This Christmas I was gifted the book Bloody Brilliant Women authored by Cathy Newman with the goal of giving a voice to ‘the pioneers, revolutionaries and geniuses your history teacher forgot to mention.’ In the first chapter Newman mentions, in a brief few lines, Henrietta ‘Nettie’ Adler and her role as a school board manager and then progressive councilor for Hackney Central in the early 1900s. Immediately I thought of my involvement in the Newington Green Meeting House’s project ‘Revolutionary Ideas Since 1708’ and how an exploration of Adler’s life and role in Hackney’s history would contribute to the project as a whole.
Born in 1868 and daughter of the Chief Rabbi of the British Empire, Henrietta Adler was one of the few women of the time to have a full education and similar to many women from an upper-middle class Victorian society she put much of her energy into philanthropy, specifically education. Beginning her social work on the London School Board as a school manager, she went on to be honorary secretary of the Committee on Wage Earning Children (1899-1946) as well as member of the Jewish Board of Guardians. However she gained most recognition as a politician, and was elected to the London County Council in 1910 as Hackney Central’s representative, at a time where universal suffrage was not yet a reality. Adler was a Liberal Party member which aligned with the Progressive Party in local government. She held her position on the London County Council until 1931, representing the Liberal Party from 1928 after the dissolution of the Progressive Party. Additionally she severed as deputy chair of the London County Council from 1922 until she was defeated in 1925.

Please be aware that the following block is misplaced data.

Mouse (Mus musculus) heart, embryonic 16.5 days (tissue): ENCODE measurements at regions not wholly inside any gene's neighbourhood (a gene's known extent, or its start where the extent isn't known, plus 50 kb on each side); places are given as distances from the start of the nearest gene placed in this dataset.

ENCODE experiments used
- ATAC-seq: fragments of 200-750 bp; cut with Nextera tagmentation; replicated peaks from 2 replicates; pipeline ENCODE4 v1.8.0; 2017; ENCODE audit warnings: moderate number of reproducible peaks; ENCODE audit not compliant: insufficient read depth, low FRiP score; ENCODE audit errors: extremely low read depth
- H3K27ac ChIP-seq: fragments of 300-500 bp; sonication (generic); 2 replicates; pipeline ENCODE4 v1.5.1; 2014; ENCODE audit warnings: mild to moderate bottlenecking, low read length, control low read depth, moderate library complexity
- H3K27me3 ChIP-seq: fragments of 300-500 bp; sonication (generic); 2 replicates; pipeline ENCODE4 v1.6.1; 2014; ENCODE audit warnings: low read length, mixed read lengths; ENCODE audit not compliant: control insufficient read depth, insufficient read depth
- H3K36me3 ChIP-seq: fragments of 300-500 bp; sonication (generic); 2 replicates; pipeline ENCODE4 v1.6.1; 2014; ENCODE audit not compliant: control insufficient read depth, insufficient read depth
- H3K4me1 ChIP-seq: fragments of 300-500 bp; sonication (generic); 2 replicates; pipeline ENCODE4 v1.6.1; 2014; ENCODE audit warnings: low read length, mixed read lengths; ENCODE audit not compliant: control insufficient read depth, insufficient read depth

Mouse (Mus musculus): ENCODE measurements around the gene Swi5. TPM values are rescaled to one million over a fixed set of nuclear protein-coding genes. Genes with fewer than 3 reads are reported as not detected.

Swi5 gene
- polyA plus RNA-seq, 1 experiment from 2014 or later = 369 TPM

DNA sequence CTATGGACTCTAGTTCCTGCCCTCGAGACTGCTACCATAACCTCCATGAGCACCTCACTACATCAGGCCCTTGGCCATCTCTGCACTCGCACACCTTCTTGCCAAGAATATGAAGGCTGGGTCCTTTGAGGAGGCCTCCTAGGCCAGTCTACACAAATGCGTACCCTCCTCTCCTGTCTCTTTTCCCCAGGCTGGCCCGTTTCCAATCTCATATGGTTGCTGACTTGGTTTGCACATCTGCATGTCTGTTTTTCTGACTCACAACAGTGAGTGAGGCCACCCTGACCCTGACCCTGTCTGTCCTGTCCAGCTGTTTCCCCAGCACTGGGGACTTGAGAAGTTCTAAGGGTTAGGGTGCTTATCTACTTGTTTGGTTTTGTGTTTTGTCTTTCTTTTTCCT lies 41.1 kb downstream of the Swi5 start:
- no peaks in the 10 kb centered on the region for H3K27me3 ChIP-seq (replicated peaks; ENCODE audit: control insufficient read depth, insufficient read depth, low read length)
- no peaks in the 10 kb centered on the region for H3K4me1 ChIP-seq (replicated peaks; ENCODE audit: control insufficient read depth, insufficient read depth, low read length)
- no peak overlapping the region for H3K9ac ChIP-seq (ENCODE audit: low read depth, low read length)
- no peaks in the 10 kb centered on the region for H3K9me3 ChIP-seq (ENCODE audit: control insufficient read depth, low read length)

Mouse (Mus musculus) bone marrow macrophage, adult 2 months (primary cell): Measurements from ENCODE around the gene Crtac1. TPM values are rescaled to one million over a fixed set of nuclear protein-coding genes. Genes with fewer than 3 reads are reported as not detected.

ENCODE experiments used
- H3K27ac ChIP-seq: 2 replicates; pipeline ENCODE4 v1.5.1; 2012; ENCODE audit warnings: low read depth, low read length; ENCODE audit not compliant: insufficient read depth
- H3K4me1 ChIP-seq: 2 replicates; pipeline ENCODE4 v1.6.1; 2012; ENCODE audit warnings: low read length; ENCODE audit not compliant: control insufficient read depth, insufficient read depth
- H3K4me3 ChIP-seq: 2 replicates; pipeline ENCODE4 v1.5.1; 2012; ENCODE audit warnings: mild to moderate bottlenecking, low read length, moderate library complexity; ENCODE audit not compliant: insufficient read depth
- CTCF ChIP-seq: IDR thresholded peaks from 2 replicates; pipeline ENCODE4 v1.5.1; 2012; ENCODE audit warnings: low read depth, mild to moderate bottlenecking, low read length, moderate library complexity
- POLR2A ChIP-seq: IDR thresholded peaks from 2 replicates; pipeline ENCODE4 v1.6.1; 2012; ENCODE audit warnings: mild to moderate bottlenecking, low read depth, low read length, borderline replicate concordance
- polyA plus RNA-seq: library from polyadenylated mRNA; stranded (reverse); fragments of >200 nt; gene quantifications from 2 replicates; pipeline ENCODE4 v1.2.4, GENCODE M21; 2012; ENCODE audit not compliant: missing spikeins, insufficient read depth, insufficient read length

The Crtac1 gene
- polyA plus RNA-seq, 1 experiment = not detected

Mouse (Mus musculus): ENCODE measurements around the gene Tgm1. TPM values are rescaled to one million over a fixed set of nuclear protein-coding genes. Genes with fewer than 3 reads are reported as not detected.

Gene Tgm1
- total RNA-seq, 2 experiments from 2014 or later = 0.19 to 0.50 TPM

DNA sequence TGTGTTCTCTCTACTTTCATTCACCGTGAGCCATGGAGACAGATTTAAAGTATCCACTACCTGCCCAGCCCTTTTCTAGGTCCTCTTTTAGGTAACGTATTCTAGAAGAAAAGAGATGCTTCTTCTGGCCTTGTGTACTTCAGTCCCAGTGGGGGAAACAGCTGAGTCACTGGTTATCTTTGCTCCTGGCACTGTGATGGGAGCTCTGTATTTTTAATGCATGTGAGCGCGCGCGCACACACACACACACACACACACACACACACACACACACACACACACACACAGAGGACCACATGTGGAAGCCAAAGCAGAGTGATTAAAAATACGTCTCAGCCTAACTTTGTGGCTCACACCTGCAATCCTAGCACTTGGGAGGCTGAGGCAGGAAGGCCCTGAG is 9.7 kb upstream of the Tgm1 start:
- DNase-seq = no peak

In 1920 she was appointed as a Justice of the Peace in youth courts becoming one of the first women in England to do so. She became renowned for her authority on child wage-earning and youth offending. In 1934 she was made a Commander of the British Empire for her work in local government. Henrietta Adler’s political career was trailblazing for the time. Her work in local politics as one of the first women to do so makes her a member of Hackney’s political past that should be recorded and remembered.